I'm enmeshed in a goodish bit of challenging and interesting work, which should equal and hopefully not exceed the two days before I leave for south Texas. Fortunately, the miracles of the internet and of laptop computers mean that I can always juggle in a little work effort during a long weekend if I need to do so.
I'm really excited to be heading back to the coast this weekend. We're going to Rockport, the same little coastal bend fishing town we visited during the New Year's.
We'll hike in places where we might see a colorful bird or two. We'll fish from piers and perhaps from one of those boats in which parties are taken asea for a reasonable but relatively nominal charge per head. We'll eat seafood, including the curious seafood boil place with the zydeco music where there are not plates per se, but only butcher paper upon which the drop the boiled plenty. We'll keep our eyes peeled for butterflies, and perhaps, if we are fortunate, a hummingbird or two. Perhaps we'll take a boat to do a dolphin watch.
I've been paging once more through the book "Music Composition for Idiots", which is quite useful if one is longing for diminished sixths (and, frankly, I am pleased that the author even devotes two pages to twelve-tone-composition), but less useful if one's question is "suggest some great quarter note rhythmic sections if I wish to program a sequencer to play a sample of flowing water as if it were a drum". I suppose one would not be experimenting if the book had already solved the question at hand.
I've been following the immigration debate in our legislative bodies with interest and yet with some puzzlement about the right answers amid competing concerns. The entire debate is tinged, and I almost said "ruined", by the needless racism displayed by a palpable minority of the more strident on one side of the issue. Locally, one of our suburbs took it upon itself through some "citizen initiative" to vote to do things to bar illegal immigrants from leasing property. The measures passed were apparently the same types of measures that other courts had already held were matters for the federal government to regulate and not individual munciipalities. The local federal court has already issued an injunction against its enforcement, and that city will no doubt end up with a huge, impressive and entirely avoidable legal bill for passing legislation that was pretty recognizable as flawed and unenforceable.
I wonder if the backers of the measure in the first instance, wild-eyed optimists all (I suspect) managed to mention, above all the anti-immigrant hoopla "oh, by the way, this symbolic gesture will be largely futile and will cost you x hundred thousand dollars and you really should talk to your congresspeople about passing legislation and not taking it upon yourselves this way".
I have a rather simple solution to propose to corporate America. As Mexico is the largest source of undocumented entrants into our country, we might focus on how to get
the Mexican economy to generate jobs. We could work to locate more factories with good jobs (and not maquiladora exploitation) in Mexico. We could solve the problem of our trade imbalance with China by trading much more with Mexico. We could target places like the state of Oaxaca to receive plants, to meet the needs of an impoverished population.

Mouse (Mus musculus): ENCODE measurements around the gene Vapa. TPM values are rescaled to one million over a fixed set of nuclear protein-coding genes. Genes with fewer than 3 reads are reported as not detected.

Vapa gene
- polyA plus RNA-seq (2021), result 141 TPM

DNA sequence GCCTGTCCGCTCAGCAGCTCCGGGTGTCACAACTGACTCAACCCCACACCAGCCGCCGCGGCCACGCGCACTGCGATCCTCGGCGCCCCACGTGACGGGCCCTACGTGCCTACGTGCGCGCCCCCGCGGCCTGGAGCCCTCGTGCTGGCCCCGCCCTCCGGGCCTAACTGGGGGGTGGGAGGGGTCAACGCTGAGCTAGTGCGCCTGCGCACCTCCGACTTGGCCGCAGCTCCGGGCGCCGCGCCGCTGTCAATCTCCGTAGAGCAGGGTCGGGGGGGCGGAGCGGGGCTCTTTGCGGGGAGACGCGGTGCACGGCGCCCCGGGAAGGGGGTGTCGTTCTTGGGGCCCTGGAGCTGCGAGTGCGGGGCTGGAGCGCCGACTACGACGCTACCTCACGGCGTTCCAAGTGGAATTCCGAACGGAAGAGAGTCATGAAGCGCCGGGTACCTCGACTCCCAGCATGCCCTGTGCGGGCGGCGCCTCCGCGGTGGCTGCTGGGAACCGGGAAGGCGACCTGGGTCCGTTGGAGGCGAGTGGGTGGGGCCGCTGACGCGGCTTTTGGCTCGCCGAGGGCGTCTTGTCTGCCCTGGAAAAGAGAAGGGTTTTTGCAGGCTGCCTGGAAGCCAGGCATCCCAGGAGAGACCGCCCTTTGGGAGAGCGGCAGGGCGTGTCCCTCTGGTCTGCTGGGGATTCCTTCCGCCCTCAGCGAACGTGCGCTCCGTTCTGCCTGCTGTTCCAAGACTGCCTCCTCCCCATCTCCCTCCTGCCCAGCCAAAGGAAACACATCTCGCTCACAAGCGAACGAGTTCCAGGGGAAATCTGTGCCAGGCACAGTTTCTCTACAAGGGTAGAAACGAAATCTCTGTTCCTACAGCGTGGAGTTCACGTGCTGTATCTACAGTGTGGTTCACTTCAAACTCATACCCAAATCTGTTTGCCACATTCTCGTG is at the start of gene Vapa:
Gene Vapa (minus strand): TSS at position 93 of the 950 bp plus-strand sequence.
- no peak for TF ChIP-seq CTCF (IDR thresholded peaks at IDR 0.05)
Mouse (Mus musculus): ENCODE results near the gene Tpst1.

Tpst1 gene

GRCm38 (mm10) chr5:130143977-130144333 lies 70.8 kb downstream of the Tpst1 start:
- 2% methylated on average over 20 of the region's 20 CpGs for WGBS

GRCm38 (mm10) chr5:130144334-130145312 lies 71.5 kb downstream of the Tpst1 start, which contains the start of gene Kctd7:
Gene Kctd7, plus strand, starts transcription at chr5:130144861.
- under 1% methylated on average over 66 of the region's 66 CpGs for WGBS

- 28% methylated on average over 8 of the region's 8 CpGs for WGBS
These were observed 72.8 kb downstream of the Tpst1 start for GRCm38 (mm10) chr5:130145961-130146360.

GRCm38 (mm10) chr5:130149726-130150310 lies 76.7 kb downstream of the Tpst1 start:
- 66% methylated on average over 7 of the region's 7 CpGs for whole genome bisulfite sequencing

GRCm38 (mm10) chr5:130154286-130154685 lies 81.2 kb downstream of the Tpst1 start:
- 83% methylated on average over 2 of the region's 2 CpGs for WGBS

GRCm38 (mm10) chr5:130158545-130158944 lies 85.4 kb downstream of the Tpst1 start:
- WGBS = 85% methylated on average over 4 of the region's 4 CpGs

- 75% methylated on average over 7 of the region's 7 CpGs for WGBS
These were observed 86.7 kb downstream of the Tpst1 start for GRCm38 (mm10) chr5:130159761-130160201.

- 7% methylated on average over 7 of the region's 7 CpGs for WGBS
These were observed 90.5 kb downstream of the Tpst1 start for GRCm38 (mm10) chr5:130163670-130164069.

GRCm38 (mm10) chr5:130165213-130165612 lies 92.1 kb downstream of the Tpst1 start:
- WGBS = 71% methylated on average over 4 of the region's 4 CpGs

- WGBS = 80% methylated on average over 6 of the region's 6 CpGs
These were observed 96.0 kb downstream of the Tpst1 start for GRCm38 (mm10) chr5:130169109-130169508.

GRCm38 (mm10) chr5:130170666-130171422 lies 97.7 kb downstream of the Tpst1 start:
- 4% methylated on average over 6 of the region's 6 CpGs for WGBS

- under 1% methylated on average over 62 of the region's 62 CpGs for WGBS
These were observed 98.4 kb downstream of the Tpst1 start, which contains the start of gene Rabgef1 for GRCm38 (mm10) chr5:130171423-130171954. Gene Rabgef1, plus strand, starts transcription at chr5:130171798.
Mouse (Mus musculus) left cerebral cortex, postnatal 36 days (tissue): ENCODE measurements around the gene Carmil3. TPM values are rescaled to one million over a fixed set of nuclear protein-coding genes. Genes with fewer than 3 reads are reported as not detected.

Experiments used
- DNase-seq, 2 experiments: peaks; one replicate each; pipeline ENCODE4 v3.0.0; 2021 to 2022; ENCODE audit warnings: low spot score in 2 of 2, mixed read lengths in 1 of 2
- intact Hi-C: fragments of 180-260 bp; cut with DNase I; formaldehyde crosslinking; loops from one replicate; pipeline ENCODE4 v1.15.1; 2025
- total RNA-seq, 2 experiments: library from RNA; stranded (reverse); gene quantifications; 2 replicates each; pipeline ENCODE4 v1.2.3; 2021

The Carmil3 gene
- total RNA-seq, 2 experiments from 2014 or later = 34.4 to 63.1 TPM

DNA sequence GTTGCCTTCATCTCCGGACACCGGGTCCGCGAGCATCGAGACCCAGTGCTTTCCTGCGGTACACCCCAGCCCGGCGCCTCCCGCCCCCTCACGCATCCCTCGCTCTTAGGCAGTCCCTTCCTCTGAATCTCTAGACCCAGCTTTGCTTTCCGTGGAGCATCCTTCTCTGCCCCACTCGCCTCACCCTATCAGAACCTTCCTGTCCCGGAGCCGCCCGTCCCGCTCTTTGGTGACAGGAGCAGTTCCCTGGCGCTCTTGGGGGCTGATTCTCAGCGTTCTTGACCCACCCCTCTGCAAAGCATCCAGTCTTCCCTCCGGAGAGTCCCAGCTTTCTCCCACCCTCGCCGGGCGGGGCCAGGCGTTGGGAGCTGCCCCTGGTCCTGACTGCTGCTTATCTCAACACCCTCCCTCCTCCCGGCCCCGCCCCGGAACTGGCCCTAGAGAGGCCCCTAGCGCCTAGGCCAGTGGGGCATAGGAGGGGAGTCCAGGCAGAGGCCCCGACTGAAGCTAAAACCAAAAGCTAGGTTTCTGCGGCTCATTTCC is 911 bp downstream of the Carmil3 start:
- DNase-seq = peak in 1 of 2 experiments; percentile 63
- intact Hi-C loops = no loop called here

After all, doing business in China is anything but a cakewalk. Despite the mess that the PRI made of the Mexican economy,through decades of mismanagement and corruption, Mexico's business and legal system still are a marvel of simplicity as contrasted with China's.
I imagine a day when Mexico is a nation with twice as many active middle-class consumers as it has now. In this world, the local economies in Mexico generate enough jobs that people do not want to migrate to the United States. Our border regions no longer become
places in which people die in the desert. Our underground jobs economy no longer flourishes.
Such an initiative would not require too much government aid--aggressive tax breaks would probably work. I suspect that we could do wonders for the cost of about three weeks' operations in Iraq.
I suspect that individuals could make a difference, too, through seeking fair-trade-type goods from impoverished parts of Mexico.
Meanwhile, I find the Republican presidential race fascinating. First, three of the active candidates raised their hand that they do not believe in the theory of evolution. I am hopeful that subsequent debates ask questions which grip me, such as whether they believe the earth is round and whether they believe that the earth is more than six thousand years old. A talking-head conservative last night on television disparaged all the right-wing candidates as not conservative enough, and the palpable bite of her tongue as she tried to avoid saying Romney was too LDS for her made her own prejudices as plain as day. Meanwhile, I think many of the left over-reacted a bit to Mr. Falwell's passing, as ghoulish celebration about the passing of the fellow is, to me, a bit beyond the point.
I also think the Democrats are misplaying the war funding bills. I do not wish to see a toehold gained by the right in the coming election over a "fund the troops" issue. Fortunately, thus far in 2007 the public sees Mr. Bush for what he is--if only it had done so two general elections ago.
In a better world, Mr. Bush would be deep-sea fishing in Rockport, Texas, and a more capable administration would be running our government.